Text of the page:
A migration has both an UP and DOWN implementation: UP to make the change and DOWN to undo it. When you call the command above, by default Mule will create two SQL scripts in the foo_bar_database/db/sql directory. The format of the filenames are:

<timestamp>_<name_of_migration>_up.sql
<timestamp>_<name_of_migration>_down.sql

example: 20130128185251_foo_bar_migration_up.sql
example: 20130128185251_foo_bar_migration_down.sql

These files are plain old SQL files and that's all they should contain:

--example of 20130128185251_foo_bar_migration_up.sql
CREATE TABLE foo_bars(
  id serial NOT NULL,
  foo character varying (255) NOT NULL,
  bar integer NOT NULL
);
--example of 20130128185251_foo_bar_migration_down.sql
DROP TABLE foo_bars;

Using Ruby

If you want to use the ActiveRecord domain-specific language to write your migrations instead of SQL, pass into the command the flag type=ruby so that the SQL scripts are not generated and then edit both the up and down methods of the file created in the foo_bar_database/db/migrate directory. The format of the filename is:

<timestamp>_<name_of_migration>.rb

example: 20130128185251_foo_bar_migration.rb
#example of 20130128185251_foo_bar_migration.rb
class FooBarMigration < ActiveRecord::Migration
  def up
    create_table :foo_bars do |t|
      t.string :foo
      t.bar :integer
    end
  end
 
  def down
    drop_table :foo_bars
  end
end

####Migrate database to latest version:

$ rake mule:migrate db=foo_bar_database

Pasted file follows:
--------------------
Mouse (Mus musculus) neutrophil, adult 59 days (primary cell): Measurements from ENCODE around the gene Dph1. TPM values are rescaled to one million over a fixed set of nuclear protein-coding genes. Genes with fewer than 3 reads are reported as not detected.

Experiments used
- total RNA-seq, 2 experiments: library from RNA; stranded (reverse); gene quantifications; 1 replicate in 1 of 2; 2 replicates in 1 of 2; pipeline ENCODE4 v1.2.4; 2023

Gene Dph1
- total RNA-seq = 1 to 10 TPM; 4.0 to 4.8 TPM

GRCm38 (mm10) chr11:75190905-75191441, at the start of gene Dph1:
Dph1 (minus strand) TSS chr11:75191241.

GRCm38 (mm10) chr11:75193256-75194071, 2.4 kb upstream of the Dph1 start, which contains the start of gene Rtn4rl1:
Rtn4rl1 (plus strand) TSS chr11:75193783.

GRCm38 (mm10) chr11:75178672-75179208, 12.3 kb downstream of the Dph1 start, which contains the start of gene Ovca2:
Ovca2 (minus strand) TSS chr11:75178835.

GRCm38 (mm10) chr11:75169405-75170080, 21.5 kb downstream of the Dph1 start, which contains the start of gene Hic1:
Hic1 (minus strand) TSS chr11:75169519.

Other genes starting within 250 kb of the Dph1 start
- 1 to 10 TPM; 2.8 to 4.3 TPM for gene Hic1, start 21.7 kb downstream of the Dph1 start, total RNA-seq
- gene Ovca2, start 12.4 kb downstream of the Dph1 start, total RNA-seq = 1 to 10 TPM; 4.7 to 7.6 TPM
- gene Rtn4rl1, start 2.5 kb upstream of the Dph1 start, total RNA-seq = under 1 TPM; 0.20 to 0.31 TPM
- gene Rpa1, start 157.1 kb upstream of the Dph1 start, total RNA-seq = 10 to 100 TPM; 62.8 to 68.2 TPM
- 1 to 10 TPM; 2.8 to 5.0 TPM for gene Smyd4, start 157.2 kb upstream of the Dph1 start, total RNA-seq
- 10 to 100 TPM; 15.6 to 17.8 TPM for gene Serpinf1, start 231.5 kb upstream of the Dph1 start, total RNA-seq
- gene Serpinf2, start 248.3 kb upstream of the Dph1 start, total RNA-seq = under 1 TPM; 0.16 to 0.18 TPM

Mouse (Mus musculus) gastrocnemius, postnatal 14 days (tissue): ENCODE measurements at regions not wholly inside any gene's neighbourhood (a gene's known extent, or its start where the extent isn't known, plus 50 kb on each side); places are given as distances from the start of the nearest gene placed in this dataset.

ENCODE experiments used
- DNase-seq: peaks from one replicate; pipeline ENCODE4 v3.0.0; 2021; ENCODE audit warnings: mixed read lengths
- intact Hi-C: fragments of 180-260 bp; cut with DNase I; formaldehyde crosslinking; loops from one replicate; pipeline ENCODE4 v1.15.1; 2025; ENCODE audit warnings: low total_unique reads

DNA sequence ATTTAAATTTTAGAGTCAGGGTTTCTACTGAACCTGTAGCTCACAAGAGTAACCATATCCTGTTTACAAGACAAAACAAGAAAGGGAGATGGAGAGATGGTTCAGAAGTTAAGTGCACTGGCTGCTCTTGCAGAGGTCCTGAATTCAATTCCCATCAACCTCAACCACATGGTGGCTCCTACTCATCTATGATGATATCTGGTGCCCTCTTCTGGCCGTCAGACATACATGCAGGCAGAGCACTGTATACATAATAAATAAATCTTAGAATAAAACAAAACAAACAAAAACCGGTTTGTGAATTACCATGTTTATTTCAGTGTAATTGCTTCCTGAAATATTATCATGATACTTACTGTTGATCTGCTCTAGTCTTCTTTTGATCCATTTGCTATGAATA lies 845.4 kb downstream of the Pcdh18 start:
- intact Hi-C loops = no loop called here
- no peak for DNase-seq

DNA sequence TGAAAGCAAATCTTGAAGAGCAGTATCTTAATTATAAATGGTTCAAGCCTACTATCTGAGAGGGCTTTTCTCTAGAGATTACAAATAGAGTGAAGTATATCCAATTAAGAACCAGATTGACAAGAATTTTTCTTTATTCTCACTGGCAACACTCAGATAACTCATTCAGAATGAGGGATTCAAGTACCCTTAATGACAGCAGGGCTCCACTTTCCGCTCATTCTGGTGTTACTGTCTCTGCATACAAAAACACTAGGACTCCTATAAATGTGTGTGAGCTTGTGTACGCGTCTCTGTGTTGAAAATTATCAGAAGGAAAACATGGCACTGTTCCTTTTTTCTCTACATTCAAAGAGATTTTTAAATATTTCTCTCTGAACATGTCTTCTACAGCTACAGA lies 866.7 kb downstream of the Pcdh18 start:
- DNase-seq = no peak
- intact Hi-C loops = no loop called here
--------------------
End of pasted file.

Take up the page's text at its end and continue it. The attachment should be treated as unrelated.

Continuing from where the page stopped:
This command will run any migrations that have not been run on the database.

####Migrate database to specific version (up or down depending on current version):

$ rake mule:migrate db=foo_bar_database VERSION=<specific_version_number>

####Run a single, specific migration:

$ rake mule:migrate:up db=foo_bar_database VERSION=<specific_version_number>

or

$ rake mule:migrate:down db=foo_bar_database VERSION=<specific_version_number>

####Rollback database to the previous version:

$ rake mule:rollback db=foo_bar_database

####Rollback database a certain number of steps:

$ rake mule:rollback db=foo_bar_database STEP=<how_many_steps>

####Seed database:

$ rake mule:seed db=foo_bar_database

You can create arbitrary SQL files in the foo_bar_database/db/seeds directory and they will be executed with this command. Specify order by numbering your files. If you want the data to be removed at each call to mule:seed, then you need to add that logic.

####Retrieve database version:

$ rake mule:version db=foo_bar_database

####Create database:

$ rake mule:create db=foo_bar_database

####Drop database:

$ rake mule:drop db=foo_bar_database

####Reset database:

$ rake mule:reset db=foo_bar_database

####Dump schema:

$ rake mule:structure:dump db=foo_bar_database

####Load schema:

$ rake mule:structure:load db=foo_bar_database

###Notes for production:

####Database environment variables

The foo_bar_database/db/config.yml file can contain environment variable accessors:

production:
  adapter: postgresql
  encoding: unicode
  database: foo_bar_database_production
  pool: 5
  username: ENV['FOO_BAR_USER']
  password: ENV['FOO_BAR_PSWD']
  host: ENV['FOO_BAR_HOST']

You can use this in production configurations to pass in database configuration during execution of the command:

$ rake mule:migrate db=foo_bar_database RAILS_ENV=production FOO_BAR_USER=<prod_user> FOO_BAR_PSWD=<prod_pswd> FOO_BAR_HOST=<prod_host>

####Safeguard for destructive commands

Mule has a safeguard system in place for any foo_bar_database/db/config.yml environment that contains the word 'production'. If you run any command that is typically destructive in nature (i.e. data could be lost), then it is required that you pass in an additional confirm argument to the command. The confirm argument must contain the database project name:

$ rake mule:rollback confirm=foo_bar_database db=foo_bar_database RAILS_ENV=production